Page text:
Systematic Reviews
Copyright ©The Author(s) 2015. Published by Baishideng Publishing Group Inc. All rights reserved.
World J Gastroenterol. Nov 7, 2015; 21(41): 11854-11861
Published online Nov 7, 2015. doi: 10.3748/wjg.v21.i41.11854
Animal models of human colorectal cancer: Current status, uses and limitations
Vijay K Mittal, Jasneet Singh Bhullar, Kumar Jayant
Vijay K Mittal, Kumar Jayant, Department of Surgery, Providence Hospital and Medical Centers, Southfield, MI 48075, United States
Jasneet Singh Bhullar, Department of Colorectal Surgery, University of Minnesota, MN 55114, United States
Author contributions: Mittal VK and Bhullar JS contributed equally to this work; Bhullar JS and Jayant K wrote the paper; Mittal VK, Bhullar JS and Jayant K edited and reviewed the manuscript.
Conflict-of-interest statement: All the authors have nothing to disclose.
Open-Access: This article is an open-access article which was selected by an in-house editor and fully peer-reviewed by external reviewers. It is distributed in accordance with the Creative Commons Attribution Non Commercial (CC BY-NC 4.0) license, which permits others to distribute, remix, adapt, build upon this work non-commercially, and license their derivative works on different terms, provided the original work is properly cited and the use is non-commercial. See: http://creativecommons.org/licenses/by-nc/4.0/
Correspondence to: Jasneet Singh Bhullar, MD, MS, Department of Colorectal Surgery, University of Minnesota, Minneapolis - St Paul, MN 55114, United States. drjsbhullar@gmail.com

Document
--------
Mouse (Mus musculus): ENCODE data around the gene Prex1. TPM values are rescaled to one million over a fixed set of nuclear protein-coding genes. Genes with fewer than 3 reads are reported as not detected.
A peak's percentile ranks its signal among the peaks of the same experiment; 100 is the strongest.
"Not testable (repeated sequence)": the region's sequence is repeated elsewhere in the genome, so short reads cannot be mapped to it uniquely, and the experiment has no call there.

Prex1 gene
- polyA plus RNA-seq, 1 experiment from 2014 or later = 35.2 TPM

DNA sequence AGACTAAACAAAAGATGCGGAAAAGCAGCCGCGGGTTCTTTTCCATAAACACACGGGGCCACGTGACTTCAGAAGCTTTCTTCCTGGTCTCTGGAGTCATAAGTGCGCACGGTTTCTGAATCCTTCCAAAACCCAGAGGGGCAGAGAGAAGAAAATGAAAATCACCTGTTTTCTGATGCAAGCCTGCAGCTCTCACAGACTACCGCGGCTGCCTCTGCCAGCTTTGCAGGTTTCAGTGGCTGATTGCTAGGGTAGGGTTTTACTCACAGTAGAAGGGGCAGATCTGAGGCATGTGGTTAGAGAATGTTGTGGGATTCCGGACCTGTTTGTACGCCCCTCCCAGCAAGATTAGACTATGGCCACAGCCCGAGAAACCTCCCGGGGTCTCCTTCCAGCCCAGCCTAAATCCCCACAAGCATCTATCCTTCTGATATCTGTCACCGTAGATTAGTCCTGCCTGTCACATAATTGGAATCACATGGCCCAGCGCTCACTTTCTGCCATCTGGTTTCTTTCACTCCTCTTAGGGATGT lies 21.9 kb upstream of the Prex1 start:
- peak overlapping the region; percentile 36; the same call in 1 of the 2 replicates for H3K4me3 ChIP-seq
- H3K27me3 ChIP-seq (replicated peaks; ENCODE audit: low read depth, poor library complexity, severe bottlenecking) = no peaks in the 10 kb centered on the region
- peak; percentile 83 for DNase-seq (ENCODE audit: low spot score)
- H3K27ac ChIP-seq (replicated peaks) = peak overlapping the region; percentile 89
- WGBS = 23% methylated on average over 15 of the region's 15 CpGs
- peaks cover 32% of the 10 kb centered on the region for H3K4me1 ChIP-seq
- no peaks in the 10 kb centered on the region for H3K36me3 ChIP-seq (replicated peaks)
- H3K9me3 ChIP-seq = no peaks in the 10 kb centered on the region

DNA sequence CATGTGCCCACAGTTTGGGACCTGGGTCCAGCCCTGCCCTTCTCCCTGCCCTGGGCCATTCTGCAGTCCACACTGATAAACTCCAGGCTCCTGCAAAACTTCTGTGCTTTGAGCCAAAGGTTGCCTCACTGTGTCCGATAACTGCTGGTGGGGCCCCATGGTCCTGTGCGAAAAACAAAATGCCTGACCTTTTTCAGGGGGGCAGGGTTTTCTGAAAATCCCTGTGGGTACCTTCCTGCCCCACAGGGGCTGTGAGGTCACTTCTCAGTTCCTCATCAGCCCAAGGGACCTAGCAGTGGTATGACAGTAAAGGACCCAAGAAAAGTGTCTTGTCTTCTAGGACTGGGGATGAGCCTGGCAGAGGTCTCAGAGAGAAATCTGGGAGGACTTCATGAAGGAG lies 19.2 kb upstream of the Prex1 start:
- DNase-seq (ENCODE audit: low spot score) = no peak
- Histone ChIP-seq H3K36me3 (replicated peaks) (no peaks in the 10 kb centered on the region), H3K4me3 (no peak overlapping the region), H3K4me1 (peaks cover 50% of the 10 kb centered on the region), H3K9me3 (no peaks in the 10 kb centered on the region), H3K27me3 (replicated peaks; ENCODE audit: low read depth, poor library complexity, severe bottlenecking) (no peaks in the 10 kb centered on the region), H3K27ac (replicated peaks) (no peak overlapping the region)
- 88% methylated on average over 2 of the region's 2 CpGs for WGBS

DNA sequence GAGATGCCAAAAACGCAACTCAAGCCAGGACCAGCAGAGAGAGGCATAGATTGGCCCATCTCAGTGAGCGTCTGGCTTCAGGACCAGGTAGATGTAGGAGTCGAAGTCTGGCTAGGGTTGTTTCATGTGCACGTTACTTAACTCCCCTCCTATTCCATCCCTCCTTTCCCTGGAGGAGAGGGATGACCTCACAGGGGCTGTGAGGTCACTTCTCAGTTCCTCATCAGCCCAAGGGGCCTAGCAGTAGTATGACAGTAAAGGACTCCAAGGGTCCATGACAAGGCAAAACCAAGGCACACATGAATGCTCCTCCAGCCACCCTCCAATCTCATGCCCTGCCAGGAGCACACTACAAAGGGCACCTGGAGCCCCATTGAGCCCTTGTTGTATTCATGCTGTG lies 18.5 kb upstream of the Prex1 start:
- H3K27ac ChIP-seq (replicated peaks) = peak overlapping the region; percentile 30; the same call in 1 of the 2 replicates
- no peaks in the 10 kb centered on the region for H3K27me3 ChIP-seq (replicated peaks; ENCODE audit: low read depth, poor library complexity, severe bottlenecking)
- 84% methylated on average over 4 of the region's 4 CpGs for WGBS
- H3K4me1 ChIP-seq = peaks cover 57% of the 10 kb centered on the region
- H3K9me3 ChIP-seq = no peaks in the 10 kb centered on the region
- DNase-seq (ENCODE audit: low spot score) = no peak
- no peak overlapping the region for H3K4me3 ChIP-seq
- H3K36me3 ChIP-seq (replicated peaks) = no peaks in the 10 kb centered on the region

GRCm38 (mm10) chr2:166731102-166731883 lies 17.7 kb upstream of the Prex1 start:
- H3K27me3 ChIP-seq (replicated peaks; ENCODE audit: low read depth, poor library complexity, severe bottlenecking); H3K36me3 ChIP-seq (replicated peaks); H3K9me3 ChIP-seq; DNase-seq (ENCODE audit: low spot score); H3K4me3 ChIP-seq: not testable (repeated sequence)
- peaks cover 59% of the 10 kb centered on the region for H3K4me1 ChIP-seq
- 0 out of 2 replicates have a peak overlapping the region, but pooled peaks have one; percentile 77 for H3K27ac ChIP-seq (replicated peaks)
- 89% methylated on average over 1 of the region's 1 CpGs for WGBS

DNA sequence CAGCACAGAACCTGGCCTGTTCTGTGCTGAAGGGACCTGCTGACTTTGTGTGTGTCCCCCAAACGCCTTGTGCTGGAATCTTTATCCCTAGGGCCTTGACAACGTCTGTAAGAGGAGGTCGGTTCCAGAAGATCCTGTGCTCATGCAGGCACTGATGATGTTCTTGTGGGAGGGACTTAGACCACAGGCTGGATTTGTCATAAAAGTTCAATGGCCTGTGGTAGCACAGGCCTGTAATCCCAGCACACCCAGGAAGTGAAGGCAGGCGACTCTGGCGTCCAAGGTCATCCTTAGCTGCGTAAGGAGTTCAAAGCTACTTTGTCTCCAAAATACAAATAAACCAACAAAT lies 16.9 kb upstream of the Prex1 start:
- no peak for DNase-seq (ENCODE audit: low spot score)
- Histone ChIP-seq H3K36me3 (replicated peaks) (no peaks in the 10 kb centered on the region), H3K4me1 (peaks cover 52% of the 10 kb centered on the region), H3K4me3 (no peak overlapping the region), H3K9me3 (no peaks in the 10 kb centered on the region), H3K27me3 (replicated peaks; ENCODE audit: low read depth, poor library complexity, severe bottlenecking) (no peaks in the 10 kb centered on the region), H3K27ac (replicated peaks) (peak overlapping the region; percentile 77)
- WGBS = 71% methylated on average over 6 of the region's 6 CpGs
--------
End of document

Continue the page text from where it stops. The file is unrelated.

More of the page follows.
Telephone: +1-612-3019433 Fax: +1-612-6254411
Received: February 9, 2015
Peer-review started: February 10, 2015
First decision: April 23, 2015
Revised: June 9, 2015
Accepted: August 31, 2015
Article in press: August 31, 2015
Published online: November 7, 2015

Abstract

AIM: To make orthotopic colon cancer murine models a more clearly understood subject. The orthotopic tumor models have been found to be more relevant in replicating the human disease process as compared to heterotopic models, many techniques for making orthotopic colorectal murine models have been reported.

METHODS: We evaluated the current literature for various reported orthotopic colon cancer models to understand their techniques, advantages and limitations. An extensive literature review was performed by searching the National Library of Medicine Database (PubMed) using MeSH terms animal model; colon cancer; orthotopic model; murine model. Twenty studies related to colon cancer orthotopic xenograft model were evaluated in detail and discussed here.